If a school doesn’t quote a cutoff score, it’s worth finding out the average scores for the previous year’s incoming class. You may have to do some good old-fashioned googling into the grad or business school you’re hoping to go to in order to find out this information.
Step 2: Shoot for an Above-Average Score for your Target School
While it’s great to have a target or cutoff score for your school of choice, it really is important to shoot higher than this. Although some schools may not overly emphasize the importance of the GRE score, it does offer admissions a great platform to compare applicants from and pick out the strong from the weak. A below-average score will place doubt over your academic preparation.
The more selective the program is, the higher your good GRE score will need to be. Top-ranked schools and programs want the best of the best. What these schools deem a good GRE score will be different to what a less selective school deems a good GRE score. So while one school may view a 160 as outstanding, another may view it as below par.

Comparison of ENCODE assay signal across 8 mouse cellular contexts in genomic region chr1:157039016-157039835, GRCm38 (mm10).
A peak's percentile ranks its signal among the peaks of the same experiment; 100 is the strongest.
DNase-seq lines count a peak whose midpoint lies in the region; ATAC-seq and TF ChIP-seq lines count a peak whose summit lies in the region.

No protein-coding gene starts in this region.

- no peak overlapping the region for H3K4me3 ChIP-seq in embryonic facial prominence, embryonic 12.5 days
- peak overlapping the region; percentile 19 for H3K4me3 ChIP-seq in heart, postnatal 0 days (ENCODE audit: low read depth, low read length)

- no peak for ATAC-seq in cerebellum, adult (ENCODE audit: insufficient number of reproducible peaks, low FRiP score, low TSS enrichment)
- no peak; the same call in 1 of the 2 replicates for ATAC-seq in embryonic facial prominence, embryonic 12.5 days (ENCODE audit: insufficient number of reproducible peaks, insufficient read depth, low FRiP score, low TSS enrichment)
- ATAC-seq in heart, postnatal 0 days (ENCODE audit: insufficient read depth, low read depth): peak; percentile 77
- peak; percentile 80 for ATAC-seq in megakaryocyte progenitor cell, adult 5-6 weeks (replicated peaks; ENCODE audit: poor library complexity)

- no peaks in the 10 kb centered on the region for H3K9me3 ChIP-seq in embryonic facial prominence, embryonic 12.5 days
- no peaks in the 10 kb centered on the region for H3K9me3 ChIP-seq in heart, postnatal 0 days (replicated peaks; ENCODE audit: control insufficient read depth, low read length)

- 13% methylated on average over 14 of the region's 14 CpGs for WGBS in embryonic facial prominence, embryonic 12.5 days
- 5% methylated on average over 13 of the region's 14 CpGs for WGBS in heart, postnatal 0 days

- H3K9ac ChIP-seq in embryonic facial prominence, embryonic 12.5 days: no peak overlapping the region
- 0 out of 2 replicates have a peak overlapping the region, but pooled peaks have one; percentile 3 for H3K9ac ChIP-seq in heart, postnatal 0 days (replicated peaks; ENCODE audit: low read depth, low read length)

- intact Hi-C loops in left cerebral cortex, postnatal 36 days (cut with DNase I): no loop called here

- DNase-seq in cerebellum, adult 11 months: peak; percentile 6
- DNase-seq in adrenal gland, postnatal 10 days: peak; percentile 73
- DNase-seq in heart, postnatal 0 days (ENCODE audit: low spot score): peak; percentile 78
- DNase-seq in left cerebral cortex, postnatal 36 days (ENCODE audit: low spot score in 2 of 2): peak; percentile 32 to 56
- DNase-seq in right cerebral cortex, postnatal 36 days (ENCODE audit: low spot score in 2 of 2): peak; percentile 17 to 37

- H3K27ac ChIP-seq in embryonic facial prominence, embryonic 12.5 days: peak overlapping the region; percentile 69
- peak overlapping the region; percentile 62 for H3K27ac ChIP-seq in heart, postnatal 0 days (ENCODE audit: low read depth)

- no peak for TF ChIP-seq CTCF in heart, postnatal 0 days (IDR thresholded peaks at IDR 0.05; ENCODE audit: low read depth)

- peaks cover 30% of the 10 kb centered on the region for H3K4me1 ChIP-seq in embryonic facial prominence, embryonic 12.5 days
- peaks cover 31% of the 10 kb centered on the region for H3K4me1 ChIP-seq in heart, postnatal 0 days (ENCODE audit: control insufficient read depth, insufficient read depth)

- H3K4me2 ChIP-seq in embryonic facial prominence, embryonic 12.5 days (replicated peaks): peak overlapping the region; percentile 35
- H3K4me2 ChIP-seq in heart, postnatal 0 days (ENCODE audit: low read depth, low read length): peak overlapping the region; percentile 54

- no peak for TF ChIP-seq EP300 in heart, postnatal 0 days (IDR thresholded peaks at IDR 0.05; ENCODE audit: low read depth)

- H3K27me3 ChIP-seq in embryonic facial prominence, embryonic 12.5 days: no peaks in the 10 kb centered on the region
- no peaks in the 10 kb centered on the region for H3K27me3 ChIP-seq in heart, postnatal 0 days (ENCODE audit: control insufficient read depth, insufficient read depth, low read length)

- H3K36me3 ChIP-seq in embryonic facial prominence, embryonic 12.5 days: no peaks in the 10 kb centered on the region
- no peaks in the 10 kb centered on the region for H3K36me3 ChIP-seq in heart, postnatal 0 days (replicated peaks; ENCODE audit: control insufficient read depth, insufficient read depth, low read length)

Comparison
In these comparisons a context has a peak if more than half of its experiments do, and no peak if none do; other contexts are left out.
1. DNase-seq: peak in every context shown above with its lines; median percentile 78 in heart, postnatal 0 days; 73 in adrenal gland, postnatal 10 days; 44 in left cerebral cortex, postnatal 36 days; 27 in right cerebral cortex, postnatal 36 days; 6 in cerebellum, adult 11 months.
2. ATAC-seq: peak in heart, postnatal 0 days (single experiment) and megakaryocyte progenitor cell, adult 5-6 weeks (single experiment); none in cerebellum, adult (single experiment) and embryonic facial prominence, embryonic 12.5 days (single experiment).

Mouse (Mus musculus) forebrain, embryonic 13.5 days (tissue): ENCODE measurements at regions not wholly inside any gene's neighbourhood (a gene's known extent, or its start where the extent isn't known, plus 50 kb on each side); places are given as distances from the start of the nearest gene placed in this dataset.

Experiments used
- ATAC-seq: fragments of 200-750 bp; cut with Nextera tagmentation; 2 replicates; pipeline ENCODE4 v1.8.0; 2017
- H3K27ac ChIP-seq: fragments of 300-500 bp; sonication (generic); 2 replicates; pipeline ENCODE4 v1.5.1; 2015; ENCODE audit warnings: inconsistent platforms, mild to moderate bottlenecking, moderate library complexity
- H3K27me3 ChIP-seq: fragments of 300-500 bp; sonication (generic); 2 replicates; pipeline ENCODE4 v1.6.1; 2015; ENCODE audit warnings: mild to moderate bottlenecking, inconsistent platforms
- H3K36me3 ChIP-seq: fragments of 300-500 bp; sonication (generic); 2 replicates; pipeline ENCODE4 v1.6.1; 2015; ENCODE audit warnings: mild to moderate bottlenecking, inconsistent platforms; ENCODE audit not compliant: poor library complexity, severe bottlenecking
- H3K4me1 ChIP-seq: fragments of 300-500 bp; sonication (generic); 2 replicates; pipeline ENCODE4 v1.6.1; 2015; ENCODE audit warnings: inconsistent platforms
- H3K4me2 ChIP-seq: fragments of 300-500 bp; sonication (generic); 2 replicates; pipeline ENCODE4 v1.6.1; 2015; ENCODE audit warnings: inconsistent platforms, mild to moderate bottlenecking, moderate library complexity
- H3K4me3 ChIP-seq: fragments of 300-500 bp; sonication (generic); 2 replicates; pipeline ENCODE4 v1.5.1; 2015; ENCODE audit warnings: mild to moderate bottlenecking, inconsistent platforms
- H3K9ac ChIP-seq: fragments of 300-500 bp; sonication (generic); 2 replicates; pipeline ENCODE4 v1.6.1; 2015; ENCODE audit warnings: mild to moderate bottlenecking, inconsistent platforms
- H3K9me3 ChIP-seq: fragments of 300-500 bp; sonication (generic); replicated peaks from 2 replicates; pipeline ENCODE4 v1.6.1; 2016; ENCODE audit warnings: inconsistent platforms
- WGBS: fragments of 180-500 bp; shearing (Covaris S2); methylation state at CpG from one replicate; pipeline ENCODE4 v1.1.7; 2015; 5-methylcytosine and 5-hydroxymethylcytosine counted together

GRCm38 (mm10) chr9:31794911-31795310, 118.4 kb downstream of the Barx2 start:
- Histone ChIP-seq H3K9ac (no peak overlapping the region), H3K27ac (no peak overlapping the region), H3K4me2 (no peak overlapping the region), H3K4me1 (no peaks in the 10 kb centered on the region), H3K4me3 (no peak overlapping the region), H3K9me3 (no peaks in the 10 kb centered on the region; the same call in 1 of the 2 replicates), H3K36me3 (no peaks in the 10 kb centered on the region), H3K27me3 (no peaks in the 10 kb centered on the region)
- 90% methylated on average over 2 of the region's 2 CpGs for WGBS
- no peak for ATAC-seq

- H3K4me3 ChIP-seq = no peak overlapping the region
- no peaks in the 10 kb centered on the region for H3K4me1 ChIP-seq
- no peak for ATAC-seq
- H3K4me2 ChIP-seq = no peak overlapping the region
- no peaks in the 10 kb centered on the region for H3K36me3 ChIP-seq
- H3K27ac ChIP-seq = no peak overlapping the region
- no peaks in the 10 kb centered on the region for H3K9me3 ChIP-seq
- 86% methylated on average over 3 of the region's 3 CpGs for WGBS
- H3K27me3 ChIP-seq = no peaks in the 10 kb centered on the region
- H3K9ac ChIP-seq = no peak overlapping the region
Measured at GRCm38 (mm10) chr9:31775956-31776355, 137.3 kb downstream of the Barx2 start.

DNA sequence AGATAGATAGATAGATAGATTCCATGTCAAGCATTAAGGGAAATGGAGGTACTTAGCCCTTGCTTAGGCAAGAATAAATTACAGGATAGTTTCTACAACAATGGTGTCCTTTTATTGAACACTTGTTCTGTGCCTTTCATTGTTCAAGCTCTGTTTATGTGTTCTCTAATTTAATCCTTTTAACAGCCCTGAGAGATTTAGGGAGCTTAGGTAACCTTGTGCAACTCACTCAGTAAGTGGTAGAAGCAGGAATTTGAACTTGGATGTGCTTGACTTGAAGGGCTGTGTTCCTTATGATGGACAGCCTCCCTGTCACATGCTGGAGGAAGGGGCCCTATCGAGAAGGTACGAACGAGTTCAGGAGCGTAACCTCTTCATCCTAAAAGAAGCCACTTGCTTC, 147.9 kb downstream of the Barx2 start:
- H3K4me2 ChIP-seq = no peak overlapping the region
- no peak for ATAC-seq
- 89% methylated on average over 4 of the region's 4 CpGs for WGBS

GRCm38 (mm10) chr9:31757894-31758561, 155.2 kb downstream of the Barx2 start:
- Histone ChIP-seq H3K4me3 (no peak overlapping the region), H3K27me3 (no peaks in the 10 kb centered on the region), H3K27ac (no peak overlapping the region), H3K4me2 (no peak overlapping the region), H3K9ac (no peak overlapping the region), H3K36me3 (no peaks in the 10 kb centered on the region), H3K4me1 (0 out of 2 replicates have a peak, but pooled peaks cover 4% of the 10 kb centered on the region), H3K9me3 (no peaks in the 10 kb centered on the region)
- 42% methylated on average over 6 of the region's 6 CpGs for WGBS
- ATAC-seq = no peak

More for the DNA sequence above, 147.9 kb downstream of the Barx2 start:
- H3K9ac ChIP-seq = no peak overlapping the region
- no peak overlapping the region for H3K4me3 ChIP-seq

We suggest that you work out what your target program’s minimum scores are, and then aim for 2 points higher than these scores. This leeway of 2 points will elevate you high enough that you’re in an acceptable range, but not so high that you’re pushing your limits. You need to conserve some energy for other areas of the application. If you’re looking at more than one school, work out the highest score needed out of all the programs, and then use this score as the benchmark from which to add 2 points too. This will then become your target good GRE score.
And remember, as it’s dependent on the schools and programs of your choice, your target good GRE score will be different from the next person. Don’t just aim for the same good score as your friend.